Philip d'Aubigny

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Philip d'Aubigny
Philip d'Aubigny Coat of arms.svg
Coat of armsArms of Daubeney: Gules, four fusils conjoined in fess argent
Born1166
Ingleby, Lincolnshire
Died1236
Kingdom of Jerusalem
BuriedJerusalem
Noble familyD'Aubigny
FatherRalph d'Aubigny
MotherSybil Valoignes
Drawing of ledger stone of Philip d'Aubigny, Church of the Holy Sepulchre, Jerusalem, displaying his arms and inscribed in Latin Hic jacet Philippus de Aubingni cuius anima requiescat in pace Amen ("Here lies Philip d'Aubigny, may his soul rest in peace, Amen")
Ledger stone of Philip d'Aubigny, Church of the Holy Sepulchre, Jerusalem, at start of operation to lower it to a position safe from wear by footfall
Ledger stone of Philip d'Aubigny, Church of the Holy Sepulchre, Jerusalem, in its new lower position, photographed in 1925

Philip d'Aubigny, sometimes Phillip or Phillipe Daubeney (c.a. 1166 – c.a. 1236), a knight and royal chancellor, was one of 5 sons of Ralph d'Aubigny and Sybil Valoignes,[1] whose ancestral home was Saint Aubin-d'Aubigné in Brittany. He was lord of the manor of Chewton Mendip, South Petherton, Bampton, Waltham and Ingleby and Keeper of the Channel Islands.

Life and career[edit]

Following his father's death, Philip's elder brother, Ralph, inherited estates at Belvoir, Ingleby, Saxilby and Broadholme. Ralph, however, later defected to the French in 1205. Philip and at least two of his brothers entered the service of Robert de Breteuil, earl of Leicester, and he was granted the manor of Waltham.

Philip was present at the signing of Magna Carta as a member of the king's party, and was mentioned within the document. He participated in First Barons War and was leader of the royalist forces in Kent and Sussex. He partook in the Battle of Lincoln in 1217, and commanded a ship during the Battle of Sandwich later that same year.

Following the Pro-Angevin victory in the war he was made the tutor of the young Henry III. For his role in the king's education, d'Aubigny was granted the manors of Chewton Mendip and South Petherton in Somerset, and Bampton in Oxfordshire.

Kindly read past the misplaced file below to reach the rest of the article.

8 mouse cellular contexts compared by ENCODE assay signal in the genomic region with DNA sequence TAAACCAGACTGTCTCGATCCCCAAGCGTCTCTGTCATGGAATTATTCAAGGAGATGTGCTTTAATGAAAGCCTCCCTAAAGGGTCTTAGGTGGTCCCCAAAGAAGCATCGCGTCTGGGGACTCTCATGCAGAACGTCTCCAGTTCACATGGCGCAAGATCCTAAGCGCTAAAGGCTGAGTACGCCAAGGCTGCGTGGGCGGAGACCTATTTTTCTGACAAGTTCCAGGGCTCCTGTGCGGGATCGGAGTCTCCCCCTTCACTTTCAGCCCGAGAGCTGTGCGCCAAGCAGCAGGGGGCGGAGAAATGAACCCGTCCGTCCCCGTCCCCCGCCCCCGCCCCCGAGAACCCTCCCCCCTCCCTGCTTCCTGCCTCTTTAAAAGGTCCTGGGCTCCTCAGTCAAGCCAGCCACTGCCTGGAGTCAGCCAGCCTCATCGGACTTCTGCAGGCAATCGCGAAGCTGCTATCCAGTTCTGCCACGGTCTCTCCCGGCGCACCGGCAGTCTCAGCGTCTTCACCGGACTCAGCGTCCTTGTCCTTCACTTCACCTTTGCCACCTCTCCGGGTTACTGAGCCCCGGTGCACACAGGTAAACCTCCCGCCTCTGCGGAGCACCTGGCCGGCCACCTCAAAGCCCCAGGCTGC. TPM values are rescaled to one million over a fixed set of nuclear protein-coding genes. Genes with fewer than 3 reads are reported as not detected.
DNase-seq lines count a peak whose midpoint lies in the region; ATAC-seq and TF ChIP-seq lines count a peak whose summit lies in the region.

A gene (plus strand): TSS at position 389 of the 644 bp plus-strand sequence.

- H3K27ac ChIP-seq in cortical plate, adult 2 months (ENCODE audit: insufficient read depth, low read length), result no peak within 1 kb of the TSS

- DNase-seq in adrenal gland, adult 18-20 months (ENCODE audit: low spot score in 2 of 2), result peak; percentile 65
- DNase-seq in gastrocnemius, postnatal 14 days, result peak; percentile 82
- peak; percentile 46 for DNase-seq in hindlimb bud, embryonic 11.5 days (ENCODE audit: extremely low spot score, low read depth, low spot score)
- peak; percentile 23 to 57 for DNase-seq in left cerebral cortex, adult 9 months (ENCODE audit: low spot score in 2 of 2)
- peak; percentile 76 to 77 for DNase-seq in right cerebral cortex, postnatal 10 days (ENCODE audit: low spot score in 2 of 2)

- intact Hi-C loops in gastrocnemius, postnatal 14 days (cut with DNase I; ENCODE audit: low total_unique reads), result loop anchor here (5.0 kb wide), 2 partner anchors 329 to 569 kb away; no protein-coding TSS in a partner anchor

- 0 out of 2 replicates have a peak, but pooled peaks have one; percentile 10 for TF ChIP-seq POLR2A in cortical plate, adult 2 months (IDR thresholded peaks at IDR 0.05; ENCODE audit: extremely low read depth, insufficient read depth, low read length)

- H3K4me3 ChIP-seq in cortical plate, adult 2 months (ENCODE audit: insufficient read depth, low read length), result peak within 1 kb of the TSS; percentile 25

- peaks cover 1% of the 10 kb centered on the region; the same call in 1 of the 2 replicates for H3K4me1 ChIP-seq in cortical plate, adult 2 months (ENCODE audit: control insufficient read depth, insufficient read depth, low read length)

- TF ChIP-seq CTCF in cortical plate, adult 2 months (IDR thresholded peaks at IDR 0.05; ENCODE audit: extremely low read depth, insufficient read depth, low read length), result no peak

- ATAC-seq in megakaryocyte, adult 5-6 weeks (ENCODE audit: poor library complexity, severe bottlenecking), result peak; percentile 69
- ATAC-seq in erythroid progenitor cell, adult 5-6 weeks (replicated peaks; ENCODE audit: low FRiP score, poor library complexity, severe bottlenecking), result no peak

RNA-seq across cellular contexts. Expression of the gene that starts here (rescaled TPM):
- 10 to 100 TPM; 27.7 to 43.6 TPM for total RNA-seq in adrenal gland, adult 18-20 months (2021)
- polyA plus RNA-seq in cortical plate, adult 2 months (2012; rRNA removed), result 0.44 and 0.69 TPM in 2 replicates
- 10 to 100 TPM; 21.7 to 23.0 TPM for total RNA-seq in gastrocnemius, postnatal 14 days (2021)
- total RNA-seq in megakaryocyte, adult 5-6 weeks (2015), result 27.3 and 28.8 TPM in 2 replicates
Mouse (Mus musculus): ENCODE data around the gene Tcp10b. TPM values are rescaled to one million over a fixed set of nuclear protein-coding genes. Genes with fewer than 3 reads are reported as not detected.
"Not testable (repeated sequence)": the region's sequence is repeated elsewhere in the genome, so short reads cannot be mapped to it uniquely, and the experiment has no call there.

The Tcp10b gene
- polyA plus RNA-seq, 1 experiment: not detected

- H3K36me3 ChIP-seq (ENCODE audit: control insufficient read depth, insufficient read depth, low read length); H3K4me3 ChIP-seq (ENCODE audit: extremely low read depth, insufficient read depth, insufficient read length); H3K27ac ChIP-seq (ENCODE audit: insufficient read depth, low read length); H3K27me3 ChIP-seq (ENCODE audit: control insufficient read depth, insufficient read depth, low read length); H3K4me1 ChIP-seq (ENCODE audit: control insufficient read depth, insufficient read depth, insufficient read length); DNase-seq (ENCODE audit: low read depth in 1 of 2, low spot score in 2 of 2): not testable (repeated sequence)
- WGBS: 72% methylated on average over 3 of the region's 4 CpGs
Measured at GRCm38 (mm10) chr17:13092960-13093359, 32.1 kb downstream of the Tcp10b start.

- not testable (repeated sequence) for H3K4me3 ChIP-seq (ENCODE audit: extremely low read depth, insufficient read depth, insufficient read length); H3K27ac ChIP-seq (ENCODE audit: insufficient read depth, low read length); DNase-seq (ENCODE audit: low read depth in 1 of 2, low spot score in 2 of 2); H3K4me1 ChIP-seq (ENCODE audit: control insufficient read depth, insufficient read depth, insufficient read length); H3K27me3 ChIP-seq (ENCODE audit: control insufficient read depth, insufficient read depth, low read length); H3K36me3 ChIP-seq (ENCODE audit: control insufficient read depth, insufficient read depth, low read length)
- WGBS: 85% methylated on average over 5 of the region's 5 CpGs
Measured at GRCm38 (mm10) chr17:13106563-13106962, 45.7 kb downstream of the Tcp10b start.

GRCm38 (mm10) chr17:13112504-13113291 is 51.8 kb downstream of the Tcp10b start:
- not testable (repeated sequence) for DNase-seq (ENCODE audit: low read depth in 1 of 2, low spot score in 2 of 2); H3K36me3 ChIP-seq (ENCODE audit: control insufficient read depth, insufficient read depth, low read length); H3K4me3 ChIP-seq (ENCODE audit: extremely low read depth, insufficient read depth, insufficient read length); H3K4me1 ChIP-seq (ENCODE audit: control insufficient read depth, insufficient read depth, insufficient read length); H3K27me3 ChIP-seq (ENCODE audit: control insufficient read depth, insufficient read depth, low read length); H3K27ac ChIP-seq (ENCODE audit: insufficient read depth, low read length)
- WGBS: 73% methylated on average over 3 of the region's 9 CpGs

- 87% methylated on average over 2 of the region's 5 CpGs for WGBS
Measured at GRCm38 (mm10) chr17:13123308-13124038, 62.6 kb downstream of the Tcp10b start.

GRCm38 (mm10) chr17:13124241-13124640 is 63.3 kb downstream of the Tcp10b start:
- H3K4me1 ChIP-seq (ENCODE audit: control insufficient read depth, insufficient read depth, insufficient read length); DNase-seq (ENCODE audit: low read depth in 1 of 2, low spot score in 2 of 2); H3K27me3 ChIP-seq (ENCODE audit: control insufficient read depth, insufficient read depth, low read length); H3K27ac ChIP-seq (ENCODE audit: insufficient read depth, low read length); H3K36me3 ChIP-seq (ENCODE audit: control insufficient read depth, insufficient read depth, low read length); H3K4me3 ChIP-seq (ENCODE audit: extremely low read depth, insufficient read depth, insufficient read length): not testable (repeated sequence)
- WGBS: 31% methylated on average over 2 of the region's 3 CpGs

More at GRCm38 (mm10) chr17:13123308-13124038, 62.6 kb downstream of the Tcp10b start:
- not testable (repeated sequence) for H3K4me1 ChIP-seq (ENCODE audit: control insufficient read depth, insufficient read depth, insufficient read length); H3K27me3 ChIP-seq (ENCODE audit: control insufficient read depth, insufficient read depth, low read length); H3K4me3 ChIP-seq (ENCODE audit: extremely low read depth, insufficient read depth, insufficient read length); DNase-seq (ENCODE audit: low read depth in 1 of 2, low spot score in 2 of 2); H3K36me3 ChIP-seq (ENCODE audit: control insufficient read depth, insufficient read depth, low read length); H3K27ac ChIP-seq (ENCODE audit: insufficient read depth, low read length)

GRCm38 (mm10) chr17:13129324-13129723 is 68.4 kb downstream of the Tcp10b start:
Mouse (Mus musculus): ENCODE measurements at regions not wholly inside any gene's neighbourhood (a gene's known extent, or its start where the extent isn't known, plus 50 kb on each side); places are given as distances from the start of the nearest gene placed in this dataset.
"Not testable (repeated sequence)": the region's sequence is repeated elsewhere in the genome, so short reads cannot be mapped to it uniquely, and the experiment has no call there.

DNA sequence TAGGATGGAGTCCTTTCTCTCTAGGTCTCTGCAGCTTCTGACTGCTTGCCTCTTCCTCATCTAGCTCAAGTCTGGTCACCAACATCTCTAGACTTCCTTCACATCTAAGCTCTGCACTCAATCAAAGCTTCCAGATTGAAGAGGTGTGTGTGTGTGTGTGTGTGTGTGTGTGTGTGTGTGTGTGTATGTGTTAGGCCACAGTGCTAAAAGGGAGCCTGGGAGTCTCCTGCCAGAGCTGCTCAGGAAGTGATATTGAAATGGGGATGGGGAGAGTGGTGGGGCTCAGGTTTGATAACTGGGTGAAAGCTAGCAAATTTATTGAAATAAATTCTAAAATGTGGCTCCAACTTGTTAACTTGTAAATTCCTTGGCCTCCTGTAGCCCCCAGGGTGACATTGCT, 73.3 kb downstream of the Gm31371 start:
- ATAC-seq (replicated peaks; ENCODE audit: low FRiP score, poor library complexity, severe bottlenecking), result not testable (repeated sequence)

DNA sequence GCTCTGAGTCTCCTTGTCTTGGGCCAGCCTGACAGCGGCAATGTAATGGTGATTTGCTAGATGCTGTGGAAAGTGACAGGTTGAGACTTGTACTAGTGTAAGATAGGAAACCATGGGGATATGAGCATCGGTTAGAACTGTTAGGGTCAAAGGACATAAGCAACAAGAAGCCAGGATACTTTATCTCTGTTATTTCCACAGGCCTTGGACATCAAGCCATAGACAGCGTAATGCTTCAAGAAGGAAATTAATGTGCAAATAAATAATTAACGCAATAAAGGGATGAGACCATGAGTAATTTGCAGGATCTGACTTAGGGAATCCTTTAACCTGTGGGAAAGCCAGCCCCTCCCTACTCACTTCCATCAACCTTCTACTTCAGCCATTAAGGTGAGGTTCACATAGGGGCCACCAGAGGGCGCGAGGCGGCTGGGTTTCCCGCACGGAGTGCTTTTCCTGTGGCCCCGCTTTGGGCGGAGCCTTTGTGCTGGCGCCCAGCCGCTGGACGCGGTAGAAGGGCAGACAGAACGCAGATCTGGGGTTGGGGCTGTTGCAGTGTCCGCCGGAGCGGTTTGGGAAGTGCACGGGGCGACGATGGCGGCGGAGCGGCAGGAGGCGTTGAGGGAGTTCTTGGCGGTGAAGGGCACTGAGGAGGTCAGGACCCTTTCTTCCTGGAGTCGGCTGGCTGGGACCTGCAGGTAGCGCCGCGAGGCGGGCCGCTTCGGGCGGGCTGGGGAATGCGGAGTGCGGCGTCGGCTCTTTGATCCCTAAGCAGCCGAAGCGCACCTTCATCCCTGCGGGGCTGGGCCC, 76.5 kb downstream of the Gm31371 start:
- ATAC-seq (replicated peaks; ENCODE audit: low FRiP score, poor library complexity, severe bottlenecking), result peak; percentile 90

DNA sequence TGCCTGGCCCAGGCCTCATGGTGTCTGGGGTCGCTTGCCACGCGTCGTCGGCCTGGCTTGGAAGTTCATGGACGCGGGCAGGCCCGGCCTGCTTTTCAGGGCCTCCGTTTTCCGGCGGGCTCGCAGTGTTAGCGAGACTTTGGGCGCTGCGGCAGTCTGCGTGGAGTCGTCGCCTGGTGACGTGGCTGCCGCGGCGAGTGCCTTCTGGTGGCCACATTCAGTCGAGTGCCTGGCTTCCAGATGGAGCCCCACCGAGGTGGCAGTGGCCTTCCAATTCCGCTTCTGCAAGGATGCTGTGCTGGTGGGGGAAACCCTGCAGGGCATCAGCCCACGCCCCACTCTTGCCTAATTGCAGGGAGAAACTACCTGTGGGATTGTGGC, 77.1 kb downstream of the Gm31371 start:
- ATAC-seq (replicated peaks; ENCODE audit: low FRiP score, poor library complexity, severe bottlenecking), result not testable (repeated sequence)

Death and burial[edit]

In 1235, d'Aubigny set out on crusade with his brother Oliver. However, Philip died in the Holy Land a year later, and was subsequently buried in front of the Church of the Holy Sepulchre at Jerusalem. His inscribed ledger stone displaying his arms was discovered in 1925, in excellent condition, and was lowered slightly below floor-level to protect it from future foot-fall wear and covered by an iron grille.[2] The official record states:[2]

Thanks to the fact that for a long period it was protected by a stone divan built over it for the use of the Moslem guards, the tombstone is in a tolerably good state of preservation. In 1925, during the British Mandate over Palestine, an excavation of the grave for purposes of restoration uncovered Sir Philip’s bones as well as tablets inscribed in Latin describing his family tree. Based on these explorations, Sir Ronald Storrs, the military governor of Jerusalem, authenticated the tomb and Philip’s lineage in a 1925 article published in The Times of London. The restoration of the grave was carried out by the British Pro-Jerusalem Society headed by Storrs. At that time the tombstone was re-set slightly below the level of the courtyard pavement but left visible through a protective metal grating. Today the slab lies in exactly the same spot, but hidden from view by a well-worn wooden hatch.

Succession[edit]

As Philip left no legitimate children, his estate in South Petherton and a majority of his Lincolnshire lands were granted to his nephew, Ralph d'Aubigny, the brother of Philip the younger.[3]

Family[edit]

Philip d'Aubigny was the son of Ralph d'Aubigny and Sybil Valoignes, and grandson of William d'Aubigny. He was of brother of Oliver d'Aubigny, Alice d'Aubigny, John d'Aubigny, Gunnora de Gaunt, William De Stuteville, Matilda d'Aubigney, Ralph d'Aubigny and Elias d'Aubeny[1]

Oliver d'Aubigny married the widow of the leading royalist Philip of Oldcoates in 1221, and later bequeathed land at Enderby in Leicestershire upon his death to the canons of Croxton Abbey, where he was buried.

Philip d'Aubigny was the cousin of William d'Albigny, one of the twenty-five executors of Magna Carta in 1215.

The d'Aubigny lands of Ingleby and South Petherton remained under their families possession until 1554, when they were granted to John Bourchier, earl of Bath.[3]

References[edit]

  1. ^ a b "Phillip (Aubigny) d'Aubigny | WikiTree: The FREE Family Tree". www.wikitree.com. Retrieved 2016-02-13.
  2. ^ a b T. Bolen and T. Powers, 2009 and Raymond Cohen, Saving the Holy Sepulchre, 2008, p. 25
  3. ^ a b "Philip d Aubigny". www.oxforddnb.com. Retrieved 2016-02-13.

External links[edit]